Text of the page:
Outside of the binary world of cis men and cis women affected by endometriosis, there is a population of trans men (and trans women) who face living with endometriosis everyday whose experience with the disease goes un-researched, and essentially erased from the endometriosis community as a whole. (Trans meaning someone whose gender identity does not match the sex they were assigned at birth).

I do not wish to take away from the experiences of women with this disease who do suffer a great deal in gaining access to proper medical treatment, and support systems, however, I believe it to be equally important to expose the reality of what it means to navigate a gendered disease when one does not belong to such a binary system.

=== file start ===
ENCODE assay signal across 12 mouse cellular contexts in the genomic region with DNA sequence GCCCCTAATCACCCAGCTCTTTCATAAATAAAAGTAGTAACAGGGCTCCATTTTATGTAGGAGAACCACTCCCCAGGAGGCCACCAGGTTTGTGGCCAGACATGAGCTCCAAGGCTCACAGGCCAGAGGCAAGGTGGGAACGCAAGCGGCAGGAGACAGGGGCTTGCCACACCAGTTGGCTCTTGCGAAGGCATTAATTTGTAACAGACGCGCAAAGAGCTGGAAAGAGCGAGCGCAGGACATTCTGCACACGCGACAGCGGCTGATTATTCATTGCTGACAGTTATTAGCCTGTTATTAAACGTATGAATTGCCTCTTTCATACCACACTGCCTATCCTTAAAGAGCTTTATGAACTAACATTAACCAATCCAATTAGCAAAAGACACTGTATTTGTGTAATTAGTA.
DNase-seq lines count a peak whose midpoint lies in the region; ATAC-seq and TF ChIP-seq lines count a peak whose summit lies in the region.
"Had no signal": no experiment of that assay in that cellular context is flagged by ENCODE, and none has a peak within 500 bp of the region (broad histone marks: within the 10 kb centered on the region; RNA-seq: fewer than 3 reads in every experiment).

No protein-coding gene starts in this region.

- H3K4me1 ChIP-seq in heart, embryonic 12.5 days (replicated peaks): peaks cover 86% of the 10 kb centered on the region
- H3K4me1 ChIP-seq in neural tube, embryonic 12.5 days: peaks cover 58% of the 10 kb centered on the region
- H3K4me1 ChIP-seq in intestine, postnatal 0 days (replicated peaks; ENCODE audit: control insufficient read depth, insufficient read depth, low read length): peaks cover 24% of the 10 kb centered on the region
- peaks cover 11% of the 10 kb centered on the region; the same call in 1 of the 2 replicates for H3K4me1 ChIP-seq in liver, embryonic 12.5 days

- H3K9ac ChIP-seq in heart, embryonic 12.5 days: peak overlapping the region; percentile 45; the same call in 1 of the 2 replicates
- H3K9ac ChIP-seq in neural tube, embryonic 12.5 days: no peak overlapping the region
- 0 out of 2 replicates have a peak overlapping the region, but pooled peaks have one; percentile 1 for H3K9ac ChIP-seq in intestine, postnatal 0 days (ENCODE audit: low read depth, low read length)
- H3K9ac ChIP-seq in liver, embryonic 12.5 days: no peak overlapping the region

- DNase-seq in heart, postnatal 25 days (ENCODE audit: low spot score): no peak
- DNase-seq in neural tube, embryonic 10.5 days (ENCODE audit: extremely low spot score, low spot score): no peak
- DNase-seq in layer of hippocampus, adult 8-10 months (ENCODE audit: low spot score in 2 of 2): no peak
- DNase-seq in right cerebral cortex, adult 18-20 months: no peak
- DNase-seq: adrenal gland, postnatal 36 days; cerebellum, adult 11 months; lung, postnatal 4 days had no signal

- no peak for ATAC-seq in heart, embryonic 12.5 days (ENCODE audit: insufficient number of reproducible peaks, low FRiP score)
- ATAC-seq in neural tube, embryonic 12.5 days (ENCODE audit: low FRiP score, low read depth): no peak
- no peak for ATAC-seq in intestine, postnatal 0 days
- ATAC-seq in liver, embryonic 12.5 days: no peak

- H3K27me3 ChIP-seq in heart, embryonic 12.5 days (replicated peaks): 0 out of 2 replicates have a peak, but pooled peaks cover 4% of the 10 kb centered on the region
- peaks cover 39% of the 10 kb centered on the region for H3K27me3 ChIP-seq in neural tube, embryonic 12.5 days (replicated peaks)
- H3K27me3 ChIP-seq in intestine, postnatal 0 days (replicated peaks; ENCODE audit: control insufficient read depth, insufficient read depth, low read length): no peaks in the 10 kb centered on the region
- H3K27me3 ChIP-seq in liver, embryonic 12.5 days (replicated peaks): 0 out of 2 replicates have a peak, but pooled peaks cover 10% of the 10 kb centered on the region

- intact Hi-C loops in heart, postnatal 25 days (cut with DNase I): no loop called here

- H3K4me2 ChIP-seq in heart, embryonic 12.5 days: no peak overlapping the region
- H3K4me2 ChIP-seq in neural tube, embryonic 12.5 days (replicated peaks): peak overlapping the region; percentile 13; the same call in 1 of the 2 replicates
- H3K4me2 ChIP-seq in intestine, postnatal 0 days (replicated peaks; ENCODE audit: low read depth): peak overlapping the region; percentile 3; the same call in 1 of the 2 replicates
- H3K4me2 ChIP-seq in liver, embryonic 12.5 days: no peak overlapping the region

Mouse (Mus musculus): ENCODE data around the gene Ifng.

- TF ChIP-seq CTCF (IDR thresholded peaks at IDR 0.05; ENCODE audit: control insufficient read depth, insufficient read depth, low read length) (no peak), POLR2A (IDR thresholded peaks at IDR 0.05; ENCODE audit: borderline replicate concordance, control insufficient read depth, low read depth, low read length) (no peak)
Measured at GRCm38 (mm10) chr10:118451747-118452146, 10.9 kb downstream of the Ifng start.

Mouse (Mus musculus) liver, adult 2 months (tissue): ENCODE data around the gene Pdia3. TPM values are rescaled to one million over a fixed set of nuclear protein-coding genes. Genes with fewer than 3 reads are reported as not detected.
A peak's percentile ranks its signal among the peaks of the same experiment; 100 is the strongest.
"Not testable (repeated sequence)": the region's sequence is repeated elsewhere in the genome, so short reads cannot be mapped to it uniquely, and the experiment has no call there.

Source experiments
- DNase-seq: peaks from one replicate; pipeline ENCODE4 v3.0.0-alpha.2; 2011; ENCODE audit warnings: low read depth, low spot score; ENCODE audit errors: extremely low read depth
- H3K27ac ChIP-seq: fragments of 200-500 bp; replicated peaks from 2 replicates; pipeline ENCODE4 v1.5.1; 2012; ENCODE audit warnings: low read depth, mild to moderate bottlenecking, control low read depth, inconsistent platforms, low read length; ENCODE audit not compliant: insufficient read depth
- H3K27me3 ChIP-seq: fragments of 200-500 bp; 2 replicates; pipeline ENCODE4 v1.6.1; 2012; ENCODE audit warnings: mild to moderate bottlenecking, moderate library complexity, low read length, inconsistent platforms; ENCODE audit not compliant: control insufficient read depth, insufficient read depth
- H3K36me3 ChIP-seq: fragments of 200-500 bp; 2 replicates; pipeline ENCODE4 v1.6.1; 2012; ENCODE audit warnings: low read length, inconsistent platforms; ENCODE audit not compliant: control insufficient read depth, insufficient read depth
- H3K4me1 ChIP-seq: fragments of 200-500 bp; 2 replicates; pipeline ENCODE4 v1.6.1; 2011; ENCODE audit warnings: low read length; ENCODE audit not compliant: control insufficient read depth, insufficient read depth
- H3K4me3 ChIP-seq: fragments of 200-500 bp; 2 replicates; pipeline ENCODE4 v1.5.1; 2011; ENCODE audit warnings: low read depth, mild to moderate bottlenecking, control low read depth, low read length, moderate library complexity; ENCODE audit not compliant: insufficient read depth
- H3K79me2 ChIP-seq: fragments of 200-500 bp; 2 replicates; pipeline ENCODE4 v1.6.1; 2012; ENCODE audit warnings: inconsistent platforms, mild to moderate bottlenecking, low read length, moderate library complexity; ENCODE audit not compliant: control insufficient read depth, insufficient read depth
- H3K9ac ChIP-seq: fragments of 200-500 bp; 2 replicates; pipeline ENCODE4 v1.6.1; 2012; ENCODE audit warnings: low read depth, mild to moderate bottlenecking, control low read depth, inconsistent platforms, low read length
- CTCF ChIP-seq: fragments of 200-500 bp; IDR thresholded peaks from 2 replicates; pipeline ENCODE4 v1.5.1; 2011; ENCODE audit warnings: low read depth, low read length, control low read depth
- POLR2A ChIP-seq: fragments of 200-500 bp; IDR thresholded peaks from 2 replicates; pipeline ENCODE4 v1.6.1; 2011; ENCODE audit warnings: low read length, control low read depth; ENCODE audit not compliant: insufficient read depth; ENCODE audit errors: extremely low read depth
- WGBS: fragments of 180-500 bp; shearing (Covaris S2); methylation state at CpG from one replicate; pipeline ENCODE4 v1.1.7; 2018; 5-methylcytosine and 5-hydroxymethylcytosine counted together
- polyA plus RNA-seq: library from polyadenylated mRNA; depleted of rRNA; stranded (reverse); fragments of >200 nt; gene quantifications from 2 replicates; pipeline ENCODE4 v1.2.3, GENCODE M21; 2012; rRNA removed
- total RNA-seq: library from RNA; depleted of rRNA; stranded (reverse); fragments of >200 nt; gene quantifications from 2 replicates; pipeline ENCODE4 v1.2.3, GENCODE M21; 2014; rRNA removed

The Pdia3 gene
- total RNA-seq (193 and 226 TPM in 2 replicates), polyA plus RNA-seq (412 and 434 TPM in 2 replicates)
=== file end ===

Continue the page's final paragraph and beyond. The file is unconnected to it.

I have been living with and navigating endometriosis for thirteen years. It took eleven years, and two surgeries before I received a diagnosis. If one were to look at my endo journey, this would not seem out of the ordinary, except that I am not a woman. I am a trans person navigating this highly gendered condition.

It is difficult to approach this topic in a community that has historically expressed a very female-centric ideology, leaving very little room to create a non-gendered and more inclusive approach to a disease that affects bodies alone. I cannot speak for all trans men, as each and every single person, regardless of gender identity, is going to have a unique experience with endometriosis. This does not mean that there cannot be overlap in symptoms, or experiences across any gender with the disease.